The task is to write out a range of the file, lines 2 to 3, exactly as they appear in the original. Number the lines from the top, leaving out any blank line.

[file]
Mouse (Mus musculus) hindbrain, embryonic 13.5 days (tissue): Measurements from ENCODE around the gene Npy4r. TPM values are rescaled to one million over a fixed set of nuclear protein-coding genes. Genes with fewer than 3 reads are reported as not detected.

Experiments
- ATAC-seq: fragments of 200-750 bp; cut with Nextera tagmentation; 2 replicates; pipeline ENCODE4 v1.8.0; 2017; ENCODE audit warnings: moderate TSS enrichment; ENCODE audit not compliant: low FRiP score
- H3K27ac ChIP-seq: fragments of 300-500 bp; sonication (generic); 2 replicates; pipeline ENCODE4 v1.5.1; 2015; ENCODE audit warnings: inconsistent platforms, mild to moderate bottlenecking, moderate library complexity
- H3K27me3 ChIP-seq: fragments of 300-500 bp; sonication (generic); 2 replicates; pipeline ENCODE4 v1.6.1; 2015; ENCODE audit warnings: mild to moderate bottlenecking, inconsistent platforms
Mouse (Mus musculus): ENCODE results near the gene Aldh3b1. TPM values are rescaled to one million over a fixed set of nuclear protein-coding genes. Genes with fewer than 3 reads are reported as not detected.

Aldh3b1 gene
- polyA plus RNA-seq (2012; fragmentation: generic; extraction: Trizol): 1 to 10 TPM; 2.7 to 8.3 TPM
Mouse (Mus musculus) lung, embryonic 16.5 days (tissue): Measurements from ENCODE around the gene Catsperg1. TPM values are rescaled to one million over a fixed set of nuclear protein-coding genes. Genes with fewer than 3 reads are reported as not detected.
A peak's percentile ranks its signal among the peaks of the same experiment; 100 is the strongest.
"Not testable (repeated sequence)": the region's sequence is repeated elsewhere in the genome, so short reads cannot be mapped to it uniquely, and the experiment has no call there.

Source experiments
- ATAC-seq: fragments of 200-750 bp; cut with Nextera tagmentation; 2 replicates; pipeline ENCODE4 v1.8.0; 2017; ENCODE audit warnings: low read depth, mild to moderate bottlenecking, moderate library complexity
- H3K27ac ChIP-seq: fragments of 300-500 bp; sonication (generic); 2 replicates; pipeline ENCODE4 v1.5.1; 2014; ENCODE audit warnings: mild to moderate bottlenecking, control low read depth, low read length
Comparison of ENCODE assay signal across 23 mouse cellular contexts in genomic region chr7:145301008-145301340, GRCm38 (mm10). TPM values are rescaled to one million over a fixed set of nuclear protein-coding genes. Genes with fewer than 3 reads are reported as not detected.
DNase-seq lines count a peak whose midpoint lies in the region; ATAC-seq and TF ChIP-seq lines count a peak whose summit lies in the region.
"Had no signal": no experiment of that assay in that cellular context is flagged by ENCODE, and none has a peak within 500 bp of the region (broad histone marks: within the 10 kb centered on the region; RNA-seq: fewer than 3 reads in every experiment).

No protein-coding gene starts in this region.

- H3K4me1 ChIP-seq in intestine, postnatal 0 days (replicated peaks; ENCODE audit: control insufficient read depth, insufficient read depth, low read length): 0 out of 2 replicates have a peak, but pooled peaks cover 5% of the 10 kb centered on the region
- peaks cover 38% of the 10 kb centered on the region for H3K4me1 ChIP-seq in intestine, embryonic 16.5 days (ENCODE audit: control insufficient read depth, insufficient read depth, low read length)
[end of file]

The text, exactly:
Experiments
- ATAC-seq: fragments of 200-750 bp; cut with Nextera tagmentation; 2 replicates; pipeline ENCODE4 v1.8.0; 2017; ENCODE audit warnings: moderate TSS enrichment; ENCODE audit not compliant: low FRiP score